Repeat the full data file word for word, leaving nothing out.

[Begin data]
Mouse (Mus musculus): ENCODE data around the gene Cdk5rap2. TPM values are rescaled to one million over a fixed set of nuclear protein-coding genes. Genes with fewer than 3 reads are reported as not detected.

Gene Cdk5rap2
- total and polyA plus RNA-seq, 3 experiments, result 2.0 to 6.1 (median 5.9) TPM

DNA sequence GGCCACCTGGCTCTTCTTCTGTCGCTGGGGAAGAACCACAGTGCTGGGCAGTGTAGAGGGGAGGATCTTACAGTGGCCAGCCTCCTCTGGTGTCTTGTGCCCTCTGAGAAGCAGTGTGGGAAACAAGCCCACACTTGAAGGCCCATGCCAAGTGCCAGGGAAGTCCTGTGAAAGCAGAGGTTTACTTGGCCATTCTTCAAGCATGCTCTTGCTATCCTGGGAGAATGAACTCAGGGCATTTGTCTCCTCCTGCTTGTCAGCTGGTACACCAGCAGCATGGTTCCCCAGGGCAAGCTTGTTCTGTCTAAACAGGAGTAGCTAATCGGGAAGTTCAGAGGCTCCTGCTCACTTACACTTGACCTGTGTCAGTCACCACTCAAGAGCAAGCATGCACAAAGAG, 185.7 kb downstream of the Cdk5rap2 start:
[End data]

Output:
Mouse (Mus musculus): ENCODE data around the gene Cdk5rap2. TPM values are rescaled to one million over a fixed set of nuclear protein-coding genes. Genes with fewer than 3 reads are reported as not detected.

Gene Cdk5rap2
- total and polyA plus RNA-seq, 3 experiments, result 2.0 to 6.1 (median 5.9) TPM

DNA sequence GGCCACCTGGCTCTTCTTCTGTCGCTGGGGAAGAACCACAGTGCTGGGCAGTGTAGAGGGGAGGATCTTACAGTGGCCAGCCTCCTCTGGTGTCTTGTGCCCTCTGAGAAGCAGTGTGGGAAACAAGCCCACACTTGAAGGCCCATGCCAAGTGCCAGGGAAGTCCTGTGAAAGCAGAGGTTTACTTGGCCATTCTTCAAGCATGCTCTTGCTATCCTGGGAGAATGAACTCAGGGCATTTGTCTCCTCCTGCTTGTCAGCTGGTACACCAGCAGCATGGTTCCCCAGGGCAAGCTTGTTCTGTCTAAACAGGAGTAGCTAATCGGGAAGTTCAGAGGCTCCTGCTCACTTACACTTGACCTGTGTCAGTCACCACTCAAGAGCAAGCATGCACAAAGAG, 185.7 kb downstream of the Cdk5rap2 start: